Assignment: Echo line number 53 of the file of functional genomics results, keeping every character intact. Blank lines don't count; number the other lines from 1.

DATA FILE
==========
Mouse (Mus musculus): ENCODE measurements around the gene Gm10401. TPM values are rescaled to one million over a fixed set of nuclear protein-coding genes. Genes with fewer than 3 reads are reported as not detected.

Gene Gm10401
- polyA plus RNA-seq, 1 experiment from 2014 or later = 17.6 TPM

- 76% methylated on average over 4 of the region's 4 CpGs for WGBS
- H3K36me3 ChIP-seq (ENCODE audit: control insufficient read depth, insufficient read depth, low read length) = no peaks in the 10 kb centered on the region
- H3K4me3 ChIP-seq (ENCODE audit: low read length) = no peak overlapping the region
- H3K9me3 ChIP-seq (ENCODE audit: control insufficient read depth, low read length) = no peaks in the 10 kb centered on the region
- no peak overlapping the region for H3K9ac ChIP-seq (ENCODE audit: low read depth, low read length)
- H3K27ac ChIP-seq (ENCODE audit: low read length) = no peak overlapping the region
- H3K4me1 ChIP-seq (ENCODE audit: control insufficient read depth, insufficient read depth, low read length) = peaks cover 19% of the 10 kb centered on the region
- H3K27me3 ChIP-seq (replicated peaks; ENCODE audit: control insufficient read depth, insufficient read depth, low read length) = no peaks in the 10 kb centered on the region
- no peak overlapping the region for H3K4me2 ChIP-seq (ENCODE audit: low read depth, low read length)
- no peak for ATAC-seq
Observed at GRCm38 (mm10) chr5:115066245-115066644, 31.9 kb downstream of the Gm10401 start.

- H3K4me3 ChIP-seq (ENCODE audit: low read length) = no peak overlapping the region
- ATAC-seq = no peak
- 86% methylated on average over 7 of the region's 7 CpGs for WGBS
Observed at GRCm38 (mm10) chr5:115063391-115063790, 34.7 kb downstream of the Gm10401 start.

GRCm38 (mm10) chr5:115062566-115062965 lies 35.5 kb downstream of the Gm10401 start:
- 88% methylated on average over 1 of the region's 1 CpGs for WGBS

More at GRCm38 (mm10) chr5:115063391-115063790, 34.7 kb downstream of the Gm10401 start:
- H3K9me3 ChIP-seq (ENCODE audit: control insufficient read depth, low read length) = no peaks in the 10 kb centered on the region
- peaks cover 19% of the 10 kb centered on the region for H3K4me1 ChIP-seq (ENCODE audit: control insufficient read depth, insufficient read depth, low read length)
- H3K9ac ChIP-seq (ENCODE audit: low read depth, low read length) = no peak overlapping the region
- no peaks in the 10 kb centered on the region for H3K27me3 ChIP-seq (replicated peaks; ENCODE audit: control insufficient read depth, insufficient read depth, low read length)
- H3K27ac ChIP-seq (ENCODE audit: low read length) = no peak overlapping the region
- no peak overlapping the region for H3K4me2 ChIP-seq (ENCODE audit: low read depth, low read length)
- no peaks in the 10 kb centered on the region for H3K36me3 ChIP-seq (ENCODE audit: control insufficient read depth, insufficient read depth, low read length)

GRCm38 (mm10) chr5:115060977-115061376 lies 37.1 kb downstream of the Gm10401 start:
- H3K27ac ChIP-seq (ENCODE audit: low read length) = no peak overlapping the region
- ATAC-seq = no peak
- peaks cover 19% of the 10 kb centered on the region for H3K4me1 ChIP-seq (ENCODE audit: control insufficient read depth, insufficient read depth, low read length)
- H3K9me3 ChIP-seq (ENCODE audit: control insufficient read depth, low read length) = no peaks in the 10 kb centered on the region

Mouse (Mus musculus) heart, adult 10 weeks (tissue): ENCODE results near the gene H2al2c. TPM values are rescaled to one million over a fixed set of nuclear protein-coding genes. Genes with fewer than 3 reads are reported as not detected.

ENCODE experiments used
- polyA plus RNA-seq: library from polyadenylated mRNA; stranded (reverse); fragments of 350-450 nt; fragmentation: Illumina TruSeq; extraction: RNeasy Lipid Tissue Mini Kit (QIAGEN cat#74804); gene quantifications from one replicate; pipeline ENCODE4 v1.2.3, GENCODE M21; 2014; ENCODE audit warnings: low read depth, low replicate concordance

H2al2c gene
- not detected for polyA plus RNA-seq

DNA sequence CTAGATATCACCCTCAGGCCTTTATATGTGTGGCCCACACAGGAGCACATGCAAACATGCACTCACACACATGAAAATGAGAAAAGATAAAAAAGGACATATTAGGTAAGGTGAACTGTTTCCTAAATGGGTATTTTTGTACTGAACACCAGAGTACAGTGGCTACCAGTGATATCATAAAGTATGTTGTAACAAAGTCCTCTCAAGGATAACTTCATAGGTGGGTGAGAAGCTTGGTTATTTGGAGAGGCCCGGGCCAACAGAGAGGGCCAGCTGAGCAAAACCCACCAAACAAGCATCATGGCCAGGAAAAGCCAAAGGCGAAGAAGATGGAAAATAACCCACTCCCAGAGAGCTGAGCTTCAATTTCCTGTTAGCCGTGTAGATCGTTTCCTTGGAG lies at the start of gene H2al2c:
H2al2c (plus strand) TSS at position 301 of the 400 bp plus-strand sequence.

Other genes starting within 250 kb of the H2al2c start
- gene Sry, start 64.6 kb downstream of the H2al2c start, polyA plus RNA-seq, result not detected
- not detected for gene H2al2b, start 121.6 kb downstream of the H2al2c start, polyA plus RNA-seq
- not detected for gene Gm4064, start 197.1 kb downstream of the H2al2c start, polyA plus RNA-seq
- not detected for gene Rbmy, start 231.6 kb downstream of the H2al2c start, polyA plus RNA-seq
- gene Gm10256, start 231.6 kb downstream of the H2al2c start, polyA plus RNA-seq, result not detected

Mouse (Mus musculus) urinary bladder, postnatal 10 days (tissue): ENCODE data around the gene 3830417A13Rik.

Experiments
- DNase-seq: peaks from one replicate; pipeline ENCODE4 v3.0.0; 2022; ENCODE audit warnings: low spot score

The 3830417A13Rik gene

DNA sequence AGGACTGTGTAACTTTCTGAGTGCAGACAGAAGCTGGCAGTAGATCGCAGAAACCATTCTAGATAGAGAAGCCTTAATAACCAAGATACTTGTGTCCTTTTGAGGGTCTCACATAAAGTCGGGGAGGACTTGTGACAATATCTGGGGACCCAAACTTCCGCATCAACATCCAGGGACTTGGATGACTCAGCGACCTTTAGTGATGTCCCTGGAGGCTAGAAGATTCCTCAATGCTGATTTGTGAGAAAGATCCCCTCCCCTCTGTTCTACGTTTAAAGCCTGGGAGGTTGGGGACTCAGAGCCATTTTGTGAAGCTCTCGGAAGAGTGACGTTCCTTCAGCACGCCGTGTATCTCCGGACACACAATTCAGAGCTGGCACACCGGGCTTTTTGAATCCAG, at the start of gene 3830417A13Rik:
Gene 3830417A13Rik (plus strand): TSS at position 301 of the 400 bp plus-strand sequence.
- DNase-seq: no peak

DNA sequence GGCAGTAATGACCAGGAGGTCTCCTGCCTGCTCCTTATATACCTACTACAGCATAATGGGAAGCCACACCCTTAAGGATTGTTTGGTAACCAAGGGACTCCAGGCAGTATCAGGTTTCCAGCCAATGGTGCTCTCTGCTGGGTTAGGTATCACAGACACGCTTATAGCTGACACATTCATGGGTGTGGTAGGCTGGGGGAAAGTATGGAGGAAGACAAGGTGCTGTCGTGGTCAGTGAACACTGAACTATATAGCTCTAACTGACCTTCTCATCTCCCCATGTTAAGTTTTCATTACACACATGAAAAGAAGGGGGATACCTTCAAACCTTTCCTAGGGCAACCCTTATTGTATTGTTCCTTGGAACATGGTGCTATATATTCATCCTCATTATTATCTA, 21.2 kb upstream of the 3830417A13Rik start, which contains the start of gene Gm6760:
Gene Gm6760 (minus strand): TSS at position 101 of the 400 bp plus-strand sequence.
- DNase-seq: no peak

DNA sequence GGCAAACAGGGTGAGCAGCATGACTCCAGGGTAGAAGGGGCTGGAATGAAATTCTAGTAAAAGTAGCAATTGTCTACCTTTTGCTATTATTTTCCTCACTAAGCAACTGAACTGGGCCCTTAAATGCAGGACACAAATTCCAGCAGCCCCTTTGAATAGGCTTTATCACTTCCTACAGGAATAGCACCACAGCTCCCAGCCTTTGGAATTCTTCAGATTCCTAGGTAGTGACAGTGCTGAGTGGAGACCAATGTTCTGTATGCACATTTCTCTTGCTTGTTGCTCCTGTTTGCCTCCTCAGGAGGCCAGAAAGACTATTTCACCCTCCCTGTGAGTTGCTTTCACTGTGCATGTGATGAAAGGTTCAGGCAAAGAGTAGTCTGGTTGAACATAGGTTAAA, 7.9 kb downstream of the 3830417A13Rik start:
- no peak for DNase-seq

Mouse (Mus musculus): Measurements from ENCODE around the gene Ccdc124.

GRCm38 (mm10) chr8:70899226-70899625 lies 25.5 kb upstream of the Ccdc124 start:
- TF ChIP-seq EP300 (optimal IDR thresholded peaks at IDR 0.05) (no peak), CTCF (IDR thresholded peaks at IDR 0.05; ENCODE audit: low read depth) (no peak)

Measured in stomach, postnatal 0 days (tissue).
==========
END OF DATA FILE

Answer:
- DNase-seq: no peak